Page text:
the painter Bronzino from depicting him quasi-nude as Neptune, God of the Seas, a masterpiece that is now
at Milan's Brera Gallery.)
During his golden years, Doria turned the city-state into the Republic of Genoa, a formidable maritime power whose vast wealth lay in the hands of a very few merchant and shipping families. At this time, the city's nouveau riche were still living in their ancestral homes down by the waterfront. So that they could display their magnificence, Doria's city council decided to create Europe's first urban development project planned by a public authority. They chose a neighborhood just up the hill from the port, surrounded by vineyards and considered healthier, yet still close enough so the "normal people" could feel the presence of the powerful among them. What emerged was a broad, pristine cobblestone street called Strada Nuova ("New Street"). It took shape between 1558 and 1583, and the elite quickly lined it with their magnificent palaces, gaily painted in pastel colors in the local tradition. Because the Genoese are known for their thriftiness, they often rented out the entire ground floor of their palace to shops: as a result, the only place they could put their own insignia was up on the second or even third floor. Today, if you look up, you can see these charming sculpted stone reliefs amongst the painted faux stucco work which is also unique to Genoa and its penny-pinching gentry.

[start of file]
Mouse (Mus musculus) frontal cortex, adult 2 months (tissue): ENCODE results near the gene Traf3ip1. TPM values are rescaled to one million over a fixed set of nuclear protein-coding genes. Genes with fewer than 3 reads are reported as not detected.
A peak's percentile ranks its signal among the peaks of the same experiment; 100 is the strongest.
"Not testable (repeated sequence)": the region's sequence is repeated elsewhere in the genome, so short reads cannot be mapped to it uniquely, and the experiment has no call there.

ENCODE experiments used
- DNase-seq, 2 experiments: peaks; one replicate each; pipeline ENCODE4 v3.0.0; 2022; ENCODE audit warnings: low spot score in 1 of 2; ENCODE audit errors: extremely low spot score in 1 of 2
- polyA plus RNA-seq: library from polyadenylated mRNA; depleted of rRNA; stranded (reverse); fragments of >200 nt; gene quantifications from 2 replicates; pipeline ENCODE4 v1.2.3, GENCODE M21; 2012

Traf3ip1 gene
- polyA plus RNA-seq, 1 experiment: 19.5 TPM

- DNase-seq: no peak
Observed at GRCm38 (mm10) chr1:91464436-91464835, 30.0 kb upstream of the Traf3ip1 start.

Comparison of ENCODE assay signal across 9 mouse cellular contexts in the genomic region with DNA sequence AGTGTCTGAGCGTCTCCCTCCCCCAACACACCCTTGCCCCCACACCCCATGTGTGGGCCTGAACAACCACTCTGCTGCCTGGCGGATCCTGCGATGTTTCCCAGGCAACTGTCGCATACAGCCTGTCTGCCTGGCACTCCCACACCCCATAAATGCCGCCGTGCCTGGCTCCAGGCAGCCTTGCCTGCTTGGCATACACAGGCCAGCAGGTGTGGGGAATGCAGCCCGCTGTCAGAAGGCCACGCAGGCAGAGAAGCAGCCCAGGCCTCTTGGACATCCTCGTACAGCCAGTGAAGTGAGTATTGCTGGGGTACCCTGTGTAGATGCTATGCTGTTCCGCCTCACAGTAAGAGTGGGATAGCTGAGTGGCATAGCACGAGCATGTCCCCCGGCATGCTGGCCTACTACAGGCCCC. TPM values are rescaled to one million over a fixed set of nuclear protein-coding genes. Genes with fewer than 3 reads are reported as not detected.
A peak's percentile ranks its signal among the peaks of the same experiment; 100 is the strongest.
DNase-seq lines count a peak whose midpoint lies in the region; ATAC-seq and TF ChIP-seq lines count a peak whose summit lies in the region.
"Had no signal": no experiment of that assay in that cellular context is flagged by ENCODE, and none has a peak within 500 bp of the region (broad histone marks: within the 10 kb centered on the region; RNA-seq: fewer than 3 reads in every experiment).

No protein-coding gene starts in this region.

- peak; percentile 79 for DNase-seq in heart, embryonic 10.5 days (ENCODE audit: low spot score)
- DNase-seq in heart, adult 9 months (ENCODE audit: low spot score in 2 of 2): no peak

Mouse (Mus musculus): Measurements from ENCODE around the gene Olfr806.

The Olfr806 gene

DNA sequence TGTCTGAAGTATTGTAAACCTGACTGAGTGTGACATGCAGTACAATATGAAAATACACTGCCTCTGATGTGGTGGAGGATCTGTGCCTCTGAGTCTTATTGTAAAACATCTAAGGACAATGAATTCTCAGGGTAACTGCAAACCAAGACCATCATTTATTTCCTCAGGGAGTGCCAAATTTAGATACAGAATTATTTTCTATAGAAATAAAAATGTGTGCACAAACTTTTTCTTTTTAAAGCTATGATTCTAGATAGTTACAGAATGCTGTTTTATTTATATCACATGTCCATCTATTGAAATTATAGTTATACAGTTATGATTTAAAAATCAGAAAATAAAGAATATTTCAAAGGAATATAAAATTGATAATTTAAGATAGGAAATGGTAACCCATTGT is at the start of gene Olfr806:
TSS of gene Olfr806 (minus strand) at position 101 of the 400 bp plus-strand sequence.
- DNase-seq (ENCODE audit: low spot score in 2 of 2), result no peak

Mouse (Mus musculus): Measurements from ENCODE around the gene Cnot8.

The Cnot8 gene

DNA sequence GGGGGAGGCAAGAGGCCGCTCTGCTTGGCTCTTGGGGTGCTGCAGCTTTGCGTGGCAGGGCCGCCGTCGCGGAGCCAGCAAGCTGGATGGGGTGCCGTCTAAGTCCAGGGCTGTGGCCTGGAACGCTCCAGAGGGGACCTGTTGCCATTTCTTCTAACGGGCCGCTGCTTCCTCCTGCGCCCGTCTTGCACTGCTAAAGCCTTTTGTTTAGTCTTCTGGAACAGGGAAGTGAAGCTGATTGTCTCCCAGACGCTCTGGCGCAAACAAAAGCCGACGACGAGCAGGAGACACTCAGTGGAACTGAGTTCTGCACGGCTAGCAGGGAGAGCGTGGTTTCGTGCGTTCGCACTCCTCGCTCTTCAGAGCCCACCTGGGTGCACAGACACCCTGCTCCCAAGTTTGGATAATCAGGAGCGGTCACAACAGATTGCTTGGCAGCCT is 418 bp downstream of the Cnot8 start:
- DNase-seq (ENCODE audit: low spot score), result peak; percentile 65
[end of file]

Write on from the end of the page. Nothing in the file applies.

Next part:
The residents of Strada Nuova may have been tightwads, but they were powerful ones, and they often hosted the crème-de-la-crème of European aristocracy and culture. These visitors marveled at Genoa's unique urban planning, and when they went home they often implemented forms of it themselves. Because of the profound influence this one street had on urban development over the entire continent, it has been designated a World Heritage Site by UNESCO. Today its name has changed to Via Garibaldi, and as you walk up the hill to reach it, you can still see the charming 11th-century belltower of the romanesque church of Santa Maria delle Vigne, named after the vineyards that once thrived here.